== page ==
When women breach social stereotypes and act unpredictably, it is often called madness.
In “The Kindergarten Teacher,” starring Maggie Gyllenhaal as the title character, a disturbing alternative is offered: Perhaps it is just Art.
The film in dramatic competition at Sundance, written and directed by Sara Colangelo, stars Gyllenhaal as Lisa, a fortysomething teacher who discovers that one of her 5-year-old charges is a budding, genius poet.
Married on Long Island with two teenage kids who have little to do with her, Lisa is nothing if not a typical working mom. But she believes there is more to her.
A struggling poet herself, Lisa finds herself drawn to tiny Jimmy with his fringed brown eyes who seems to birth entire verses at once with no effort — profound words about love, nature, wild beasts and God.
Slowly Lisa is sucked into an obsession with nurturing a genius, especially since Jimmy’s nightclub-owning father seems uninterested in his son’s talent. She finds herself gradually crossing lines and breaking boundaries — starting with substituting Jimmy’s work for her own in a poetry class she’s taking at night, to sleeping with the instructor (Gael Garcia Bernal) to a final stage of no return.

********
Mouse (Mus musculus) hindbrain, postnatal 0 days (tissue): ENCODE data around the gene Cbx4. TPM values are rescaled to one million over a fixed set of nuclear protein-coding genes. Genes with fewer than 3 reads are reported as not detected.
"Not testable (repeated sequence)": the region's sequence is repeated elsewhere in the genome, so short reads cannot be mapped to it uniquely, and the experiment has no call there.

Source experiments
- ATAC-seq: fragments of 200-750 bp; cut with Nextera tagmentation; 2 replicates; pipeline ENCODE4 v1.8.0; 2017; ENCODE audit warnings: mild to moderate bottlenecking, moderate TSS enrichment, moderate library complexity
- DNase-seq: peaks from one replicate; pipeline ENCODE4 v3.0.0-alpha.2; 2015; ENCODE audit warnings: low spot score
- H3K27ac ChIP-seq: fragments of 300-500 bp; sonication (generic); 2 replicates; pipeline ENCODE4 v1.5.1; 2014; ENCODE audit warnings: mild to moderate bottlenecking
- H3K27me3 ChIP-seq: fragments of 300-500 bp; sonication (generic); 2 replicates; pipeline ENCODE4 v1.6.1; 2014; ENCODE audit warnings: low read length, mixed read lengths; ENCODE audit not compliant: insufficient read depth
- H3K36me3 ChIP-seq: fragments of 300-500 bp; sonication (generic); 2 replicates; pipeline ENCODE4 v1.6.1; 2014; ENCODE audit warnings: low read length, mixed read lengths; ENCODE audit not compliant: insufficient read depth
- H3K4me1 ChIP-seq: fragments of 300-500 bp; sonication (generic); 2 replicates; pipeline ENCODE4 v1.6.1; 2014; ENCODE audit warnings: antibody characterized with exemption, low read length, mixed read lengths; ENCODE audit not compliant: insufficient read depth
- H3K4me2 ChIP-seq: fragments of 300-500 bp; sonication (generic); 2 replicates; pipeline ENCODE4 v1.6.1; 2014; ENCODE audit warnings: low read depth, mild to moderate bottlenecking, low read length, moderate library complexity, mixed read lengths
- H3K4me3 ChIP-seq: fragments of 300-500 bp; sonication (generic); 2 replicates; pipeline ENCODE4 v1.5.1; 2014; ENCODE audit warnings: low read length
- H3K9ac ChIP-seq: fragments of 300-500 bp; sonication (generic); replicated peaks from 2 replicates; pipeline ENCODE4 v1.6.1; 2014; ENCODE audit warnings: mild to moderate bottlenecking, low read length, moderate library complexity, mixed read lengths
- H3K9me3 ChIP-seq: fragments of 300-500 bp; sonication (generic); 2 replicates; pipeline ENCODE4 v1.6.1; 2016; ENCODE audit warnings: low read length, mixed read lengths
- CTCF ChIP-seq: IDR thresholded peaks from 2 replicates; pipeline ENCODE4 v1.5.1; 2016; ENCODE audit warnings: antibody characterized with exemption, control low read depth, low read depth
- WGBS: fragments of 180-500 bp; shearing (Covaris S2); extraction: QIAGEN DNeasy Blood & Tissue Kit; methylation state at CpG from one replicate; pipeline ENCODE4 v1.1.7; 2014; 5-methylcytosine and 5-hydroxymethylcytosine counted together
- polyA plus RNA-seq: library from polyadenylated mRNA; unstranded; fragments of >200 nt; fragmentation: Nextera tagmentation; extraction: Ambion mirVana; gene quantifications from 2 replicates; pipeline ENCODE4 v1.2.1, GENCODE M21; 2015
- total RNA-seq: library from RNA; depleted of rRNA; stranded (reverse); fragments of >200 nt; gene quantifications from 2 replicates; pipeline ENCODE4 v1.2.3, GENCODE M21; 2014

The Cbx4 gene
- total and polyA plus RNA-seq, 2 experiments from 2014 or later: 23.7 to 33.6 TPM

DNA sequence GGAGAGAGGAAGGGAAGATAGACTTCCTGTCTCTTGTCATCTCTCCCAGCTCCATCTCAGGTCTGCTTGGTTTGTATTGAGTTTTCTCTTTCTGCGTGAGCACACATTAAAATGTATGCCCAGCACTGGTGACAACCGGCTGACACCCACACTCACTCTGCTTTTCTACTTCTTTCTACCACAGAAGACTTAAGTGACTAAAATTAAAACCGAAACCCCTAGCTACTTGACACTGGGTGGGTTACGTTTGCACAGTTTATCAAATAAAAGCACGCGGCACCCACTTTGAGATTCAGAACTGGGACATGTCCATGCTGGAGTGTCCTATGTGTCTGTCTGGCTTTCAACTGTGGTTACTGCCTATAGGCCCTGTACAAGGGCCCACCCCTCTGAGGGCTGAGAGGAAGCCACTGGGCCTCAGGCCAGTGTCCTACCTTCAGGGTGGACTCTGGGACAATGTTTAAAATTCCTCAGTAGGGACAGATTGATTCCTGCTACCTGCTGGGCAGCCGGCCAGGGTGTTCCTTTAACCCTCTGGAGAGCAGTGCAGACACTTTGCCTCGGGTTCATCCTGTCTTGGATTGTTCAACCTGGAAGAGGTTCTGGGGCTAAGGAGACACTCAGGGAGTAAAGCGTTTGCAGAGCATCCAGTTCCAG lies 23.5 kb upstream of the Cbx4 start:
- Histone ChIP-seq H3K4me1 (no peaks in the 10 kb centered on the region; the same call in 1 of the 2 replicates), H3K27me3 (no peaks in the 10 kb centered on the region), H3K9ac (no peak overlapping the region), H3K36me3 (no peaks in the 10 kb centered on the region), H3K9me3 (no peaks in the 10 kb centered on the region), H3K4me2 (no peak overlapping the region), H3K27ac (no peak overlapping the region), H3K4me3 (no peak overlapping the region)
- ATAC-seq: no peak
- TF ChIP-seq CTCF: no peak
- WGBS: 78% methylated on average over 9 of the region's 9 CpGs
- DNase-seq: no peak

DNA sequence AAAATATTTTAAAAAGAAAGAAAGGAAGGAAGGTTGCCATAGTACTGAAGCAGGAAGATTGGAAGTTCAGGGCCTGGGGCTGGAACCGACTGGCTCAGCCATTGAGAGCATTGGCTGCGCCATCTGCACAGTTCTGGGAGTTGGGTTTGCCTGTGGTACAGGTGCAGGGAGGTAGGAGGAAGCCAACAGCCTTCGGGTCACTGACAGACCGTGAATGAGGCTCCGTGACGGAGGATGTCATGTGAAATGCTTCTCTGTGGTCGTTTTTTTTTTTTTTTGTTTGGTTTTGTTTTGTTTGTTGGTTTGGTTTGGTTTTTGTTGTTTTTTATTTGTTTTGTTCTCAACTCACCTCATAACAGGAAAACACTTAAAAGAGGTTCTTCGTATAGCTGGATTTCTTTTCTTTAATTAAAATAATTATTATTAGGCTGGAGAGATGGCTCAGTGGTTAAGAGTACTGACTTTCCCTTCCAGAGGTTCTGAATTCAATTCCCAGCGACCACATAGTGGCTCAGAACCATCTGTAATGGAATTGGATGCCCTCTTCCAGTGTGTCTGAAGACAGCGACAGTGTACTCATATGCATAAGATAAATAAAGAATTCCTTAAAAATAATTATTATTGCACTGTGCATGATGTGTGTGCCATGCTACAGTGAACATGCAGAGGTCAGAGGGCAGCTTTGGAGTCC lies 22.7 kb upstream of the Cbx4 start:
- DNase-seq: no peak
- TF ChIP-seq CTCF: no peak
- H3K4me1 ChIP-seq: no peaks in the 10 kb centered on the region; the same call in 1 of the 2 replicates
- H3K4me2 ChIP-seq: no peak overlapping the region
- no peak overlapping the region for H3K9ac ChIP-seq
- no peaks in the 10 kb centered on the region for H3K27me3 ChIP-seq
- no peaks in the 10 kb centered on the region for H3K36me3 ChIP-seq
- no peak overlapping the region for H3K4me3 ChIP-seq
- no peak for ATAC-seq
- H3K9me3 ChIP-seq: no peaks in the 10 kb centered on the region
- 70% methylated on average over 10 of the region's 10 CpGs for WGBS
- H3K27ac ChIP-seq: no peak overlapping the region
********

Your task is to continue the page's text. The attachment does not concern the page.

Is it madness? Or is it an artist channeling her long-suppressed need for expression, any kind of expression?
Gyllenhaal offers a beautifully nuanced performance full of intelligence and desperation. She taps into something deep about the unmet emotional needs of a woman whose life is spent putting forth energy toward others.
Her performance is met note for note by 5-year-old Parker Sevak, who is entirely convincing as a wise little boy who is still, at base, a little boy.
“As women we don’t see many movies out there that express our experience,” said Gyllenhaal at the premiere screening at Park City, Utah on Friday. “When I saw an opportunity to express everything, it was so unique.”
Director Colangelo (“Little Accidents”) adapted the story from an Israeli film, and the project features a group of all-women producers, including Celine Rattray, Trudie Styler, Talia Kleinhendler and Osnat Handelsman-Keren.
Colangelo said after the screening: “Lisa is someone getting trampled and not being listened to,” which leads her ultimately to cross “sacred boundaries.” The story, she said, “floats in allegory as well. She is not a woman going mad but a woman spiraling out of control because she’s not being fed.”
The film is for sale and being represented by Endeavor Content.
In the video above, watch Gyllenhaal and Colangelo discuss the #MeToo movement and the actress’ unique role nurturing a child prodigy.